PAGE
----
We are not quite there yet, but we’re making incredible progress. For example, the Oculus Go, that was released in May. It’s a quality standalone experience, especially for business; a quality experience for under $200. It’s a standalone device that doesn’t need a cellphone and doesn’t need to be tethered to a computer. Then, you’ve got the Oculus Santa Cruz which we hope to hear about this week and the Magic Leap One, which was released this summer. These devices are making huge advances and will be the early drivers of meaningful adoption.
JOHN: That’s a great question–I really like that one. I think there could be a tendency to overwhelm ourselves with information. Think about the world we live in today. You are likely working with laptop screens, external monitors and tablet and phone screens — you can easily become overwhelmed because you have so much information coming at you. We know that there must be a point at which you have so much information at your fingertips that you can’t process the information any more. We also know that we are more productive when we work with multiple monitors. In fact, a recent study showed that we are 10% more accurate and 30% more productive when we use multiple screens. But, there is a point, and it’s different for everyone, at which you become overwhelmed and are not as productive any more.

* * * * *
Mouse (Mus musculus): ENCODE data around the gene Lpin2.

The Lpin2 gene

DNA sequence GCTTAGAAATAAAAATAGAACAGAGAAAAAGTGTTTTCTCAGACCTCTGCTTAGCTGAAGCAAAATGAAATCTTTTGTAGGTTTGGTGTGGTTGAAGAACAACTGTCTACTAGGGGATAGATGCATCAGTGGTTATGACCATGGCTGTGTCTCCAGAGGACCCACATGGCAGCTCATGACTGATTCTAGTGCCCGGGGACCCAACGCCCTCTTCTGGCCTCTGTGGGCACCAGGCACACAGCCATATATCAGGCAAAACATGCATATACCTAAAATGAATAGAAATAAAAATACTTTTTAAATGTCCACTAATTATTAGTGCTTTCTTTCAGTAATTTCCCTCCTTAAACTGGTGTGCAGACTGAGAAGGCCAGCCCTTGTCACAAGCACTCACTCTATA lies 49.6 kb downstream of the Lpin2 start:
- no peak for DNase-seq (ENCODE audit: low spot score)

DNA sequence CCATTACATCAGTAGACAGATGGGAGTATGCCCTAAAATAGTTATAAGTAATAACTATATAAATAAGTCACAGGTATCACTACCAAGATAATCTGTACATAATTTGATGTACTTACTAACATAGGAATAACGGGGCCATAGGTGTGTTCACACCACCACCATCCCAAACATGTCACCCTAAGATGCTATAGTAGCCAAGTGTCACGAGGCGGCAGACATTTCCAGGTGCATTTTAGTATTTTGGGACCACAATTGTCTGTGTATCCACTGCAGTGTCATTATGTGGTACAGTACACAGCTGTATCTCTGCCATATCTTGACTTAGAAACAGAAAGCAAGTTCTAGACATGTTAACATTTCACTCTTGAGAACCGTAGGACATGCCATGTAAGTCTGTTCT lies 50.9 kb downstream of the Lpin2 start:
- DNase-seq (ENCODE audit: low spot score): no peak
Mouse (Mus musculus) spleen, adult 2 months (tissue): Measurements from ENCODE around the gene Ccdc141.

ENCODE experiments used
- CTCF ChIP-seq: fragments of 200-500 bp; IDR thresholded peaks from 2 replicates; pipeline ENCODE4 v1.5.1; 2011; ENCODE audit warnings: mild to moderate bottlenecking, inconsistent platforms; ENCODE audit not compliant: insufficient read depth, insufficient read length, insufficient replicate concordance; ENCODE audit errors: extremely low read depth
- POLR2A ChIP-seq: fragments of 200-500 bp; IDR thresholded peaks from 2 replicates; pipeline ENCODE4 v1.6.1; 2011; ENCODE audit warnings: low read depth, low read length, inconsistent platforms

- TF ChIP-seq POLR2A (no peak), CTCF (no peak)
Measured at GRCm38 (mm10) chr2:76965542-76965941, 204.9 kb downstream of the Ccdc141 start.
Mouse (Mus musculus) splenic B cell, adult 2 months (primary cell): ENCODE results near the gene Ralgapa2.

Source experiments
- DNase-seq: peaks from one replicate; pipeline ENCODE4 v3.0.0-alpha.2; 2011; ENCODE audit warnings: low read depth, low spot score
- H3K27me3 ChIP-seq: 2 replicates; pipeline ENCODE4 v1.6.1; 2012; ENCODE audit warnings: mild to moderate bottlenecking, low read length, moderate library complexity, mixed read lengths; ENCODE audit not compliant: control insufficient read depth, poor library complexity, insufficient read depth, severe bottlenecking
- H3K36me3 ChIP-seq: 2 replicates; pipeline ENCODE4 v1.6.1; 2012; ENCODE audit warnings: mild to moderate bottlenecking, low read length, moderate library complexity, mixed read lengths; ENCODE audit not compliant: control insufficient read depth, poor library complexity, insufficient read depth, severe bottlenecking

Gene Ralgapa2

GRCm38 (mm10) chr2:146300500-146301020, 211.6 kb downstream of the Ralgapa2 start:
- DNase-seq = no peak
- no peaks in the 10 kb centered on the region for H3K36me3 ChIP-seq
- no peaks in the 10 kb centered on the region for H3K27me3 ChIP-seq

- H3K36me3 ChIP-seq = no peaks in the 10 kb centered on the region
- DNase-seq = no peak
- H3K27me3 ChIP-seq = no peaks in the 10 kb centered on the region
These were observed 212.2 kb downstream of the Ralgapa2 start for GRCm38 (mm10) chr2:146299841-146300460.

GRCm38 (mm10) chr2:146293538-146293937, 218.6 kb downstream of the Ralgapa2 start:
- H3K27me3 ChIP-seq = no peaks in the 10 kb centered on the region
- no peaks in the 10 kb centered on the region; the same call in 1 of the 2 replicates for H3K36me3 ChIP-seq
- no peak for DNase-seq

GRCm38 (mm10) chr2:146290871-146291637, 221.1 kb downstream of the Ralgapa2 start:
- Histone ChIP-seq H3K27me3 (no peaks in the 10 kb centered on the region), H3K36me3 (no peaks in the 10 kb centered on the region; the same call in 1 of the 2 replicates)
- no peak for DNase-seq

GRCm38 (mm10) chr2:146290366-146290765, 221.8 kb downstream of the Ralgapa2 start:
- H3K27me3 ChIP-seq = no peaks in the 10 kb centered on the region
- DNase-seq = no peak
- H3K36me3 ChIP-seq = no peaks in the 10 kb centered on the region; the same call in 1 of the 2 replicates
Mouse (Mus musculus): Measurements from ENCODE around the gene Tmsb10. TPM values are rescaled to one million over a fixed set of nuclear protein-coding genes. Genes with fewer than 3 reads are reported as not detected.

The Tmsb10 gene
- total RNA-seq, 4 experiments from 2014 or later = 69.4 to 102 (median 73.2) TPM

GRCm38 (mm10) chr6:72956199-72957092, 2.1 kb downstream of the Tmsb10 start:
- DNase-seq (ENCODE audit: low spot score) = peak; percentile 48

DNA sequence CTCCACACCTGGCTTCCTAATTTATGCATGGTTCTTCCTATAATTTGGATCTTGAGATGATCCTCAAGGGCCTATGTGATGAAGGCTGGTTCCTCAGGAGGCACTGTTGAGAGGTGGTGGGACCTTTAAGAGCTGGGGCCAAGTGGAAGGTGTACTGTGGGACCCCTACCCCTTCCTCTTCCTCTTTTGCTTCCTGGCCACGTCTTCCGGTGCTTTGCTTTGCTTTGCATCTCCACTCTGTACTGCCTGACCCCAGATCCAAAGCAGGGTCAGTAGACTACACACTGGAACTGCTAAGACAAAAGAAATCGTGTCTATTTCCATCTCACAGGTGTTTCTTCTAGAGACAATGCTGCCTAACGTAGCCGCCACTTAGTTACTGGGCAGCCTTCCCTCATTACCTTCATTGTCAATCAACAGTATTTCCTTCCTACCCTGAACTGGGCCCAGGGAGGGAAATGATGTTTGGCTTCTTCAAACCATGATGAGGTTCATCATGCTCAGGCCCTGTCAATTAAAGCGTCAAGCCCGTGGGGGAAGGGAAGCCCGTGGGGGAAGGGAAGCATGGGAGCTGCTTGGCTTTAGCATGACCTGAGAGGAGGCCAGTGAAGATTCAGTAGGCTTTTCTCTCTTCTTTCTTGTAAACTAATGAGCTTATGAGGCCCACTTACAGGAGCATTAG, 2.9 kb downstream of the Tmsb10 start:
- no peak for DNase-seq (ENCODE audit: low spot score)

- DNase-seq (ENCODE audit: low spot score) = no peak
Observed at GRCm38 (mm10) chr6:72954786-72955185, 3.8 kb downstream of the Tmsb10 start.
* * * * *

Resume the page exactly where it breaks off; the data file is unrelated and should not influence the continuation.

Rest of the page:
We realize that and are very careful about it in the way we present our application. I wouldn’t describe vSpatial as overwhelming, I would describe it as empowering. You have the ability to arrange the information in a way that it feels good to you. We give users different places to put information depending on how important it is to them at the time. The primary place, right in front of them, is for information that is most important at that time. Then we give them other places to put information that may not be immediately relevant but may be useful to have at a moments notice. I appreciate your question because we have been very thoughtful ourselves about this particular issue. For us it’s not about blowing people away with 100 screens in front of them. It’s about helping our users be better at their jobs and that requires the freedom and flexibility to arrange your workspace in the way that works for you.
JOHN: Thank you for having me. It’s really an honor and exciting to talk about what you care so much about. Honestly, you don’t have to thank me, let me thank you!